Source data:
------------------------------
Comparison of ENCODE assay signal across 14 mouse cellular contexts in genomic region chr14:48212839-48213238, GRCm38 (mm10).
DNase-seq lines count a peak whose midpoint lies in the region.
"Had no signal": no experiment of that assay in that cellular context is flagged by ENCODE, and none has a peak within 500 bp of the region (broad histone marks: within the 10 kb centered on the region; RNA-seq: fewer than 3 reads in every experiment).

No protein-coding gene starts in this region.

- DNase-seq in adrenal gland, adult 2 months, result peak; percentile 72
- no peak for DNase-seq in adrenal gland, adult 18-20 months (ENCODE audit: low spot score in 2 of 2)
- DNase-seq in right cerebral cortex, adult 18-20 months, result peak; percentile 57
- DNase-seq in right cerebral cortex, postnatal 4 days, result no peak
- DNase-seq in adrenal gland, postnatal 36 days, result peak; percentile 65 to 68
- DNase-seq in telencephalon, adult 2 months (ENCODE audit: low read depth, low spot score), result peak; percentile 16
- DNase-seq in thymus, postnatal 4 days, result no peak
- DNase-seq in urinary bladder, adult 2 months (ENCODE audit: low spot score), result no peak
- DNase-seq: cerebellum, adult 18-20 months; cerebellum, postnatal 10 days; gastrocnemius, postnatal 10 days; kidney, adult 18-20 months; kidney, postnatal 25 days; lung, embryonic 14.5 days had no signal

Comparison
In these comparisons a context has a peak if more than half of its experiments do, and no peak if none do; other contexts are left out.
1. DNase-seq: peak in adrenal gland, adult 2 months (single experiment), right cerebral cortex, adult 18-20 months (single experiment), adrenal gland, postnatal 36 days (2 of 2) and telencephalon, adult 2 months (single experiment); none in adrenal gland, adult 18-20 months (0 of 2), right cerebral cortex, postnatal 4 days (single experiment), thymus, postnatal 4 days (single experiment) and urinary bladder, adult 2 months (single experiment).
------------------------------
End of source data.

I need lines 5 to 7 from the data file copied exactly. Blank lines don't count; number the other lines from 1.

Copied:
- DNase-seq in adrenal gland, adult 2 months, result peak; percentile 72
- no peak for DNase-seq in adrenal gland, adult 18-20 months (ENCODE audit: low spot score in 2 of 2)
- DNase-seq in right cerebral cortex, adult 18-20 months, result peak; percentile 57